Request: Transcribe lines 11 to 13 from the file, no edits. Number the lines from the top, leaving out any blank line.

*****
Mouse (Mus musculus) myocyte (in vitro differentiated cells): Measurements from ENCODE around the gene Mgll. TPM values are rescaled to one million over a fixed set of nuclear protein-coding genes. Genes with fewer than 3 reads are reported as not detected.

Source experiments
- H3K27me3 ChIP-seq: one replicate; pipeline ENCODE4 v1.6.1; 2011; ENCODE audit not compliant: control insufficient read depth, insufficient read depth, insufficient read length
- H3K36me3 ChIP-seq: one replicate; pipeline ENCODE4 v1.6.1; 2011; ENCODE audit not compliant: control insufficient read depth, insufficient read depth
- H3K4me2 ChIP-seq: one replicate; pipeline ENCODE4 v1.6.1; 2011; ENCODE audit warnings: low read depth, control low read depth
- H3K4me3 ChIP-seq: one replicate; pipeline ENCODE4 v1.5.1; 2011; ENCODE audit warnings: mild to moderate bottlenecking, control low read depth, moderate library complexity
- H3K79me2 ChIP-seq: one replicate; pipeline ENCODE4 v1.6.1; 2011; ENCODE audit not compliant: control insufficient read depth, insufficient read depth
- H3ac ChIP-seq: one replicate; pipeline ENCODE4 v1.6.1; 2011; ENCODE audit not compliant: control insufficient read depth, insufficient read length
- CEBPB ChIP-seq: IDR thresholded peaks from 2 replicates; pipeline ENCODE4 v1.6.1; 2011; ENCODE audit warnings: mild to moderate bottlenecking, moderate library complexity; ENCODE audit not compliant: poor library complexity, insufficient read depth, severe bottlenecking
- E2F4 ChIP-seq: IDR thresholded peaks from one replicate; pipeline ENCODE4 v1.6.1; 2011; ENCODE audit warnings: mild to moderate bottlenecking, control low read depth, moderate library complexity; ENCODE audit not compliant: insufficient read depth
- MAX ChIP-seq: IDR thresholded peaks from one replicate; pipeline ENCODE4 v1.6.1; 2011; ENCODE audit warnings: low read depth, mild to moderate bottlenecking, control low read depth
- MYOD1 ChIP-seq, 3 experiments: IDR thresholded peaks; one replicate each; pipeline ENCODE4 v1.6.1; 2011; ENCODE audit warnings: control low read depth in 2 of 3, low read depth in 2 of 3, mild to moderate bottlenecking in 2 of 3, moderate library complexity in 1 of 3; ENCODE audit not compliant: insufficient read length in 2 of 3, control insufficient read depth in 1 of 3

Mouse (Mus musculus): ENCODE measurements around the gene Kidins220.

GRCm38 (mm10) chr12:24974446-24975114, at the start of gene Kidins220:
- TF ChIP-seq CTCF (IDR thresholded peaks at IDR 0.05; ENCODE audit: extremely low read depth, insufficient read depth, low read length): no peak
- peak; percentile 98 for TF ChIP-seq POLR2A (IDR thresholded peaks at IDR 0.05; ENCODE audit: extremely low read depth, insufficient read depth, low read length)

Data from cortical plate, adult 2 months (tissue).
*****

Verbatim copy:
- MAX ChIP-seq: IDR thresholded peaks from one replicate; pipeline ENCODE4 v1.6.1; 2011; ENCODE audit warnings: low read depth, mild to moderate bottlenecking, control low read depth
- MYOD1 ChIP-seq, 3 experiments: IDR thresholded peaks; one replicate each; pipeline ENCODE4 v1.6.1; 2011; ENCODE audit warnings: control low read depth in 2 of 3, low read depth in 2 of 3, mild to moderate bottlenecking in 2 of 3, moderate library complexity in 1 of 3; ENCODE audit not compliant: insufficient read length in 2 of 3, control insufficient read depth in 1 of 3

Mouse (Mus musculus): ENCODE measurements around the gene Kidins220.